But I could feel nothing.

     Time was gone.

     I waited.  I waited to begin floating out through the hungry hole into the fiery, monstrous night, into the arms of the All Mighty, I prayed.

     "Hurry," I pleaded. "Please hurry.  I don't think I like it much here and I want away from this gaping, ragged hole as soon as possible. Please hurry."


     Very slowly my limbs and my head began to change.  I felt a heavy, yet hollow sensation travel through my body.  "Okay," I thought, "I'm ready."

     I noticed a dull kind of tingling, and the heaviness increased.  The hollowness was changing to a feeling of thickness and more heaviness.  My eyes began to see shadowed objects in the darkness, and I could hear repeating explosions of thunder.  The spinning, ringing in my ears only amplified the sounds.  I'm certain I could hear the rain and a cracking noise from further back in the plane, but the sounds just all became one after a few seconds, one huge throbbing, aching sound in my head.

     The air became instantly turbid and electric, seeming to lack oxygen.  It carried with it a putrid odor I can only describe as a scoured metallic fumes hanging in poisonous, ionic air.  The atmosphere was highly charged. The nerves in my body began to respond to this charge.  My body grew heavier.  My lungs stirred.  I was alive.  My body had survived.  I wasn't floating anywhere.

     I turned my head to the left.  The lightning, almost constant now, provided a surreal illumination within the cabin remains.  Everything was surreal and everything was in slow motion.  It made sense, though -- after all, we were in another dimension and time was gone.  The hole, and the wind, and the flapping, screeching debris - the darkness, and the storming and the deafening, throbbing silence it created - it was a 3-D disaster film at its finest.  And I was one of the illusory actors in it.

     "Man, those producers do their homework," the not-mine voice said.  "This is Airport  for sure! How did they know how to simulate this?"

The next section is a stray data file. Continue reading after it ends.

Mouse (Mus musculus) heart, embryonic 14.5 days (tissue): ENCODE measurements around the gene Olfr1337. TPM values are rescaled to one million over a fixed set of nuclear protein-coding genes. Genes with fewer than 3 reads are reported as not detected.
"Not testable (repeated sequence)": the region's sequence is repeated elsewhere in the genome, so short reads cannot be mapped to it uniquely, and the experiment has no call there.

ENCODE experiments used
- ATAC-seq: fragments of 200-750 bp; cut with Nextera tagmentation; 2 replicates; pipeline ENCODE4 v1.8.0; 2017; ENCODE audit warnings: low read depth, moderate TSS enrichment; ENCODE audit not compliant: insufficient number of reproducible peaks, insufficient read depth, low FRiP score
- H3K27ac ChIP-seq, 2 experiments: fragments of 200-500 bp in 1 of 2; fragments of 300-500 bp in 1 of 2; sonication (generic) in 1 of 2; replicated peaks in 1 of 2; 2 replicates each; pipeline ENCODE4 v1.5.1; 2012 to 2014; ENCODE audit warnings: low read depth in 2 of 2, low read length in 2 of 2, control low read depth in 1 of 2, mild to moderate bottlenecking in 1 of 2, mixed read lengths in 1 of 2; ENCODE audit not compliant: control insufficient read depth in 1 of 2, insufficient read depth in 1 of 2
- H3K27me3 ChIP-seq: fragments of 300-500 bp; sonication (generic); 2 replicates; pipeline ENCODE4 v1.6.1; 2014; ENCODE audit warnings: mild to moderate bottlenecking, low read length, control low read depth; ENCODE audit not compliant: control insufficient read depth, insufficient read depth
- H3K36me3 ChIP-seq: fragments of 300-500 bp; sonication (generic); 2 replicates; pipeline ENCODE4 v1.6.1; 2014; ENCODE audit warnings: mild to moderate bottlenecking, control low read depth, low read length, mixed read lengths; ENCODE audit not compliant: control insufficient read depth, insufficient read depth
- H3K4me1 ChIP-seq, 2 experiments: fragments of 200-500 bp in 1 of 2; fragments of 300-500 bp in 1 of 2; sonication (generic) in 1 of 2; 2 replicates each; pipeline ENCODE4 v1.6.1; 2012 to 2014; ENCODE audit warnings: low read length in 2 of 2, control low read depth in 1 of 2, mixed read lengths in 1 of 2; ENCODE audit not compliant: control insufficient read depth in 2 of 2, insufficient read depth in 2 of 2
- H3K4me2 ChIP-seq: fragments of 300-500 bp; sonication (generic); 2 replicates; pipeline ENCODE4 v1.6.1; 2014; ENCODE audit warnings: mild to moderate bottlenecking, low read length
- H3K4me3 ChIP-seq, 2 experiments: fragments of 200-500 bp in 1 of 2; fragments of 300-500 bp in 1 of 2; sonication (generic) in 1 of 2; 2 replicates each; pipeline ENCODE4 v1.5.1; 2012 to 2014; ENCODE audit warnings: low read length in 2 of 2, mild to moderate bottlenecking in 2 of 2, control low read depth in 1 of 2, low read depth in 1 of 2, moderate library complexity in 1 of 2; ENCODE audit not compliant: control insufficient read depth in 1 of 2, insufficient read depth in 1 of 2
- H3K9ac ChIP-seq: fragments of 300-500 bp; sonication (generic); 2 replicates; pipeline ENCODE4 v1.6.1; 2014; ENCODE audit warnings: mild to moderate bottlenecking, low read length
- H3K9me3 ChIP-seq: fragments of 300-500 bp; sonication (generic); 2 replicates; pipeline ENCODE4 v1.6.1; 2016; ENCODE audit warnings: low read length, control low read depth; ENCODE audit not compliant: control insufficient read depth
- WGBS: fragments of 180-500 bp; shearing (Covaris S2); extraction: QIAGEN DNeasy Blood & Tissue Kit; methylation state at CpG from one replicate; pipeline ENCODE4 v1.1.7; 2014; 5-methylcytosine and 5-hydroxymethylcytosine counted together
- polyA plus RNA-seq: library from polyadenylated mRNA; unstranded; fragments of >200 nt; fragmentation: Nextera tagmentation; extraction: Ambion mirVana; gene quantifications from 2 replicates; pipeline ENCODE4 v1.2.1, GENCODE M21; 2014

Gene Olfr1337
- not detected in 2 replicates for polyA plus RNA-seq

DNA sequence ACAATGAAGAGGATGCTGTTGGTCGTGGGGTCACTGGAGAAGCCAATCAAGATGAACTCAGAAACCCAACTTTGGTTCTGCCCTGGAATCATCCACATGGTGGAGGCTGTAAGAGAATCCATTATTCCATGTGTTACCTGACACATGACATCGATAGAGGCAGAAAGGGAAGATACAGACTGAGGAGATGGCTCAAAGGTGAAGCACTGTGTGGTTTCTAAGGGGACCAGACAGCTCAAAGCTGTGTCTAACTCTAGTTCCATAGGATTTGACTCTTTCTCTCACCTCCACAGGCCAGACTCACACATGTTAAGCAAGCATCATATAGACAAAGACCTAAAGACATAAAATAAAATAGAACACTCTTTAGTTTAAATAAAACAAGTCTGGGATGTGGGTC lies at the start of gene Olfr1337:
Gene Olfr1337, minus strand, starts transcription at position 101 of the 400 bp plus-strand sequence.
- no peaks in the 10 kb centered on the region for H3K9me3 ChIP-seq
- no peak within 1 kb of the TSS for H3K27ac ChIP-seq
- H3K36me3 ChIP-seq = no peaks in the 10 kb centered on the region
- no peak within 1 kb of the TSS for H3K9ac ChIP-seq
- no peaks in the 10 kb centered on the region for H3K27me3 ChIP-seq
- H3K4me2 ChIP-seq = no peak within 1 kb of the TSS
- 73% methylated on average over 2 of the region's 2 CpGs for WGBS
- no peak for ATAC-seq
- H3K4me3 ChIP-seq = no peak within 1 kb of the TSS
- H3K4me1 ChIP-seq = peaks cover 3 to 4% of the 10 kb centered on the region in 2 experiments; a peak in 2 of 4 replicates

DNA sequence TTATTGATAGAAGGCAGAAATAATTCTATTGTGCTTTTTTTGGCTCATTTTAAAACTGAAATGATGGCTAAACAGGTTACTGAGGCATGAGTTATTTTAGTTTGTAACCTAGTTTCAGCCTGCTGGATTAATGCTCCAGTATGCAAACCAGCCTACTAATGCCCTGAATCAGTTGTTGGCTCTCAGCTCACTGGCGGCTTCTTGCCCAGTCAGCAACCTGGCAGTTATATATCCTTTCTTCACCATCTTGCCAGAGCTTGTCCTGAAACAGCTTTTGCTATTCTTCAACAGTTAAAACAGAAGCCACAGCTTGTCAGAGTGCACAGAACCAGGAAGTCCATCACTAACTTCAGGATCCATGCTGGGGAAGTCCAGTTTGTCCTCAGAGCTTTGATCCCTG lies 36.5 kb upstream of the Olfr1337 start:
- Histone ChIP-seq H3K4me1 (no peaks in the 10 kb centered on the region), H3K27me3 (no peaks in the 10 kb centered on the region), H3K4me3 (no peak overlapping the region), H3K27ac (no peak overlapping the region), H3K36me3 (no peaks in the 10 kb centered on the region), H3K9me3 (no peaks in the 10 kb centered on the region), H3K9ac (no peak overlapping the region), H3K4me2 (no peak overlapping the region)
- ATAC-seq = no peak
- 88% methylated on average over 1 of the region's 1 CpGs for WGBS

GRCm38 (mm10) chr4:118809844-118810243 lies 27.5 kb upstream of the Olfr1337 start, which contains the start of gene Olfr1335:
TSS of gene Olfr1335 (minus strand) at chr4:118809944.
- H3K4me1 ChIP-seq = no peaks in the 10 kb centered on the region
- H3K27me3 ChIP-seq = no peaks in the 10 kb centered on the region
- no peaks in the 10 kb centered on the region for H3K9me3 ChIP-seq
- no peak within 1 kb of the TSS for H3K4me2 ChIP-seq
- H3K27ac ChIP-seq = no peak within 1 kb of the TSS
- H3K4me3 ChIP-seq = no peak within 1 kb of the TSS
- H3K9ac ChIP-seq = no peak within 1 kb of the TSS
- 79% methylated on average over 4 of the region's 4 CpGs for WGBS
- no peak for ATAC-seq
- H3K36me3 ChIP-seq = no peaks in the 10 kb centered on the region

I looked at the woman next to me and then through her. The military man was gone! Vanished.  Adios.  The small cushioned seat sat there empty, taunting my eyes and my scrambled brain.

     "The Rapture," the voice cried.  "The Rapture came and you missed it!  In the twinkling of an eye, a man will be gone and one will remain.... You brought this on yourself, Sharon...."

     Moments ago I was ready to meet God, now I had to face the knowledge that He left me behind. Awesome fires of hell broke loose in my mind, screaming and gnashing their teeth - jagged, mangled, blackened teeth, with shreds of ghastly grayish-pink insulation snapping in the wind, twisted strips of metal clanging against each other like morbid wind chimes, reeking of rancid rubber and burning oil....


     "Explosion, Sharon," the now-familiar voice said.  "Crashed planes explode -In a big way.  It's just a fact."

     The voice brought me back again.

     "I have to get off," I thought.  "I'm alive.  I survived and I have to get the hell off of here so my kids don't stay orphans.  They don't have anybody else...."

     I had not stopped looking through the woman to the seat next to her.  I tried now to focus on her face.

     "Are you okay?" I asked in a horse whisper.

     She nodded.  "Are you?" she asked.  Her eyes were dark and wide...and dull.

     "Yes," I told her as I patted the top of her hand, which still gripped the armrest,  like it was my child's.

     "Where did he go?" I asked her, looking at the empty seat.

     She shook her head and mumbled, obviously confused.

     "Okay," I said.  "Okay. We have to get off. Go!"

     She seemed to be fumbling, not certain what to do.

     "GO!" I yelled.  "We're going to explode any second!"

     She moved a little faster, unfastening her seat belt.  I think her buckle was sticking.  I think mine was too, or maybe we were just shaking.  If I had I wanted to, I could not have squeezed past her.  The seats had shifted forward during the impact.

     I looked around my seating area on the floor.  I leaned to pick up my white cardboard box and even my luggage rack.

     "Tray tables in an upright position - and check your area...."